Architects and engineers switch to costly long-hand methods after giving up on BRE's compliance program
Consultants have refused to use the government-backed software for calculating compliance with Part L on the grounds that it contradicts the written element of the new regulations.
Architects and building service engineers have rejected the Simplified Building Energy Model software and have resorted to a long-hand methodology to ensure reliable results - even though this could cost clients double what they would pay for an SBEM calculation.
Professionals are relying on existing programmes to calculate the carbon emissions of every element of the building separately and then adding them together to produce a final result.
Trevor Butler, head of sustainability at architect Building Design Partnership, said the software, which was written by BRE for the ODPM, was difficult to use and produced results that contradicted Part L documentation.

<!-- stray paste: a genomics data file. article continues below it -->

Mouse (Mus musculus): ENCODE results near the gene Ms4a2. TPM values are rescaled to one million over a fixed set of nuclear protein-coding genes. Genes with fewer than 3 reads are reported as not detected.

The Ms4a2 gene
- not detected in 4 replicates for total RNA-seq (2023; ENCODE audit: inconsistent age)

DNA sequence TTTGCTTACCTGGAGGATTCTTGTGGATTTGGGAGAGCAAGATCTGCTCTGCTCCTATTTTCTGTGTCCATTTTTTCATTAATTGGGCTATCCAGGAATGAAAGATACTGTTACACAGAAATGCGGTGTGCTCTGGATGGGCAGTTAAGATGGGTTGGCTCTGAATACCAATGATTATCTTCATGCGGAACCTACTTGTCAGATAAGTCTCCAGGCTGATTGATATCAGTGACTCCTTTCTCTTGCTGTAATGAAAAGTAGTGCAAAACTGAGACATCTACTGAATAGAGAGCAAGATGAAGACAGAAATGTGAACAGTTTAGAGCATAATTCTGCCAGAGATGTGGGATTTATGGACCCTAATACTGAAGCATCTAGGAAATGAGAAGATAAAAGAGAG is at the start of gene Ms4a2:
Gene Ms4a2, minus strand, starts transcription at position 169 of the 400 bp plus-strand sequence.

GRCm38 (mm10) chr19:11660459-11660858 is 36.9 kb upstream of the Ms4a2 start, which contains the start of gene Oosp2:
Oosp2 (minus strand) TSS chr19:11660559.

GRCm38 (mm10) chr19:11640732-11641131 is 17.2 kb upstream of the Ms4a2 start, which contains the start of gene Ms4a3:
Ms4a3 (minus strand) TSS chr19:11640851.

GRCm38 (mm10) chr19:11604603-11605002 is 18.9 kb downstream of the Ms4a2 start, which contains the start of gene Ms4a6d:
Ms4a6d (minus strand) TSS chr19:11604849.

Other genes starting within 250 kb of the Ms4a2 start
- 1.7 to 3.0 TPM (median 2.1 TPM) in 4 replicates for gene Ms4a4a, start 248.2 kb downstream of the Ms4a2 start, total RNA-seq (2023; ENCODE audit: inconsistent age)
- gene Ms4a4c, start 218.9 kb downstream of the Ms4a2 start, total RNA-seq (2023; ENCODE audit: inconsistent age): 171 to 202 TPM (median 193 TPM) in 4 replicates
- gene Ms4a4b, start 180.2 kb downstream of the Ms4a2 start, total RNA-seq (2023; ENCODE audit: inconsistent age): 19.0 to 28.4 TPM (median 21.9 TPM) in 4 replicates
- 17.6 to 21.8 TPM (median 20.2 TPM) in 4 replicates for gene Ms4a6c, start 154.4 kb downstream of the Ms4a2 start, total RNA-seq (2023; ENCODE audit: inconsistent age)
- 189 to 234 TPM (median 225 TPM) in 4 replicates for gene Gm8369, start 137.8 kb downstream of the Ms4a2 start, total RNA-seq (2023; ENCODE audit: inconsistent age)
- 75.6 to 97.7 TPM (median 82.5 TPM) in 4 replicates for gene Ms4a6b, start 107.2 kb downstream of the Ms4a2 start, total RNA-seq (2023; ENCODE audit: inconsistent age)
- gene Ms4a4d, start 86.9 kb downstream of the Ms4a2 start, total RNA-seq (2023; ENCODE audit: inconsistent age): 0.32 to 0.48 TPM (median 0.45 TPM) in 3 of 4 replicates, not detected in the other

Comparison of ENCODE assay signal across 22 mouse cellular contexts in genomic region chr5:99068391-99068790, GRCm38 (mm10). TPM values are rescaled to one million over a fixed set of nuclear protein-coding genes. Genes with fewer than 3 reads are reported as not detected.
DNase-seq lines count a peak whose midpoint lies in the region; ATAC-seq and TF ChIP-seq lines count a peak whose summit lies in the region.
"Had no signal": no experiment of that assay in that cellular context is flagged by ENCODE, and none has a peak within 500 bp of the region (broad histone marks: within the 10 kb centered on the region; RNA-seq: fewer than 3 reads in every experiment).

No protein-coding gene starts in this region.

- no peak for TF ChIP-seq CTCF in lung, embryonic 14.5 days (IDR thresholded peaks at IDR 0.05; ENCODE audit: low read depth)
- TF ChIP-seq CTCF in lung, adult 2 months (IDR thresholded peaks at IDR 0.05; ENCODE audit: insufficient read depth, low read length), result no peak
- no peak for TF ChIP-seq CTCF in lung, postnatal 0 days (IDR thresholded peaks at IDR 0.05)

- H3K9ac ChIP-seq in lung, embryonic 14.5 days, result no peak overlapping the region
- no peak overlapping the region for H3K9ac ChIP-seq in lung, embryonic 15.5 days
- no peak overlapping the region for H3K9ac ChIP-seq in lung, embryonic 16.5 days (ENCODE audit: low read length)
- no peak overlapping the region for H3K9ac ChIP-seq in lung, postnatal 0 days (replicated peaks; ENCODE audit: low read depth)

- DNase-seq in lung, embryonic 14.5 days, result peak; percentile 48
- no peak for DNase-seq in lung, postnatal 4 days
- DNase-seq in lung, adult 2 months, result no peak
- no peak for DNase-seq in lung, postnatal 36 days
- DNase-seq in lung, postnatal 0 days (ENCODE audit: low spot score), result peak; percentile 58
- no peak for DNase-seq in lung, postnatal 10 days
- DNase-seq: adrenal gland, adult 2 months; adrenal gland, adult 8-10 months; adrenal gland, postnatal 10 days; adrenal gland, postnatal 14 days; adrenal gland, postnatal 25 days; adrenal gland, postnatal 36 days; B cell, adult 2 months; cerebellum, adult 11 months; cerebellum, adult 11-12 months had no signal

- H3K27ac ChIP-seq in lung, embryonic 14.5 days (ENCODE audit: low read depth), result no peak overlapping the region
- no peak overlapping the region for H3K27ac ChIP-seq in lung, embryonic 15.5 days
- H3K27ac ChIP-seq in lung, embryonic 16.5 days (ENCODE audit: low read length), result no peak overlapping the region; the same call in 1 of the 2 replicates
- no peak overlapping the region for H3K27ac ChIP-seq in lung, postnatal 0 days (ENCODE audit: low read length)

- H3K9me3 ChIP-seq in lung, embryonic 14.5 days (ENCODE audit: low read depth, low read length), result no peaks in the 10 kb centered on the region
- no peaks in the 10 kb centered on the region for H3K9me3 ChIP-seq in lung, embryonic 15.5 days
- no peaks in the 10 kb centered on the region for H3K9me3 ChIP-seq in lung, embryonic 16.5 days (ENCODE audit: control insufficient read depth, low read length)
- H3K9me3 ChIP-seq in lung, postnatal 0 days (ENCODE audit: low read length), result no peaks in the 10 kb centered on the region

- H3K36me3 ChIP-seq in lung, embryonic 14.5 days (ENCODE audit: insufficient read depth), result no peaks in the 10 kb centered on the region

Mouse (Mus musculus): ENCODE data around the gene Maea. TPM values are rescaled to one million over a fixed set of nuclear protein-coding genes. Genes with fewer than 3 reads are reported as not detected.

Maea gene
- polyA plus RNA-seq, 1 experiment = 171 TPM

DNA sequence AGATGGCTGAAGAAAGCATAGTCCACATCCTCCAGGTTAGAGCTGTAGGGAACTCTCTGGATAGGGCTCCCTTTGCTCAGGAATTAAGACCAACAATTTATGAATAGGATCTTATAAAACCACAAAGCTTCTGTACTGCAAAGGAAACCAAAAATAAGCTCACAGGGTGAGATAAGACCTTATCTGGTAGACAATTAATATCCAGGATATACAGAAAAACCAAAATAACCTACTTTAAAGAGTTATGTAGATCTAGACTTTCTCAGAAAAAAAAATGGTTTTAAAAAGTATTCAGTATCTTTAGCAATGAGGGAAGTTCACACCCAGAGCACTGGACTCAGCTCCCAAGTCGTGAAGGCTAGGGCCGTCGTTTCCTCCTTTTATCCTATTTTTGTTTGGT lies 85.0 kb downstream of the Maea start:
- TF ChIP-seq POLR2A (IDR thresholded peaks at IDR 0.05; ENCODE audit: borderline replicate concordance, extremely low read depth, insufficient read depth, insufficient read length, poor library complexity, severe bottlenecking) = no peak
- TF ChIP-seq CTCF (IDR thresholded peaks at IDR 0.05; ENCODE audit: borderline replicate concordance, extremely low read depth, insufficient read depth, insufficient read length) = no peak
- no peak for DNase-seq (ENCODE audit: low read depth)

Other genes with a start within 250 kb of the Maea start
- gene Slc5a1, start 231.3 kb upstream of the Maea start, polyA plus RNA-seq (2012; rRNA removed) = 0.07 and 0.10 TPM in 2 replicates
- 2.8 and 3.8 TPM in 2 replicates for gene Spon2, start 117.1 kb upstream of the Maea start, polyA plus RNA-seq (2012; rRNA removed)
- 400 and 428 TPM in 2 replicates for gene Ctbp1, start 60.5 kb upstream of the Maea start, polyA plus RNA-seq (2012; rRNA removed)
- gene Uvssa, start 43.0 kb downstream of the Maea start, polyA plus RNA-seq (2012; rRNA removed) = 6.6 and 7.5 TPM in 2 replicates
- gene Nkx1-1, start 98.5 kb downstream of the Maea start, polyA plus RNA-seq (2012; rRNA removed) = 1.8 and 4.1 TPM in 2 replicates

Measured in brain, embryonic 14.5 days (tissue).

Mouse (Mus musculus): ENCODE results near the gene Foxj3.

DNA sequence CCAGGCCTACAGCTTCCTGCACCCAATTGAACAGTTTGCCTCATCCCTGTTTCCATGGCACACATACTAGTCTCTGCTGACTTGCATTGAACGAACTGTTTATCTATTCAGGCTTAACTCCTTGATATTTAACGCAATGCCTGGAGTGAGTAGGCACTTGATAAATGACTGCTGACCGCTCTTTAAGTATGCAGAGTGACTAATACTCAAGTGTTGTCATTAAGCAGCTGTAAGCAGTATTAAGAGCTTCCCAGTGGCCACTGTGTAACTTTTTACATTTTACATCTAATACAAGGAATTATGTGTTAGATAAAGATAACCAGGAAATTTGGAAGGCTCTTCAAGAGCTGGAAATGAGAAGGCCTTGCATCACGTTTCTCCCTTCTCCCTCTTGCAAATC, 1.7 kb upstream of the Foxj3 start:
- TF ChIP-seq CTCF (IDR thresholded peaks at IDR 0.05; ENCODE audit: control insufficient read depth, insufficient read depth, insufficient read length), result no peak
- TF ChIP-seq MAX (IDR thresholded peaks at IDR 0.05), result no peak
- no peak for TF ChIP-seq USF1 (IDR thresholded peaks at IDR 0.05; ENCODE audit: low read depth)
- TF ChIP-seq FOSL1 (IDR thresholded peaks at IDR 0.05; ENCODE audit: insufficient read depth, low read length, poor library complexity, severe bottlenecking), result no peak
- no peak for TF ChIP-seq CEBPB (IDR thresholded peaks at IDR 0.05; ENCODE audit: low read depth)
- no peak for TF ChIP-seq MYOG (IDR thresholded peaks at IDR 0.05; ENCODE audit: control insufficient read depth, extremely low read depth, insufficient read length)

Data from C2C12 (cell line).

He said: "We are using the 2002 version of Part L and making it relevant by calculating the extra 28% ourselves. We are waiting for new software from other companies, such as IES or TAS, to come through, to incorporate this long-hand method and we will proceed with them."
He continued: "The results are not consistent with what the government are telling us to do. For example, you get lower carbon emissions with the SBEM software when you use single glazing in a building, but Part L documentation says you can't use single glazing."
Bulen Hourshid, a partner at Davis Langdon Mott Green Wall, said failings in the SBEM software were costing clients money.
He said: "One of our clients spent an extra £800,000 switching from a fan coil system to a chill beam system because the SBEM software said the building would not comply with the new Part L using a fan coil. We then inputted the exact same data using the long-hand system and the building passed the new regulations."
BRE defended the program this week. In response to criticisms that SBEM does not allow users to change the values for natural daylight - giving abnormal results - the firm said these values were factored in and were adjusted every month by the program.
BRE said it would continue to make improvements to the software.
The ODPM is considering legal action against The Stationary Office, a document management service. The office allegedly printed error-ridden Part L documents after it downloaded them from the ODPM website.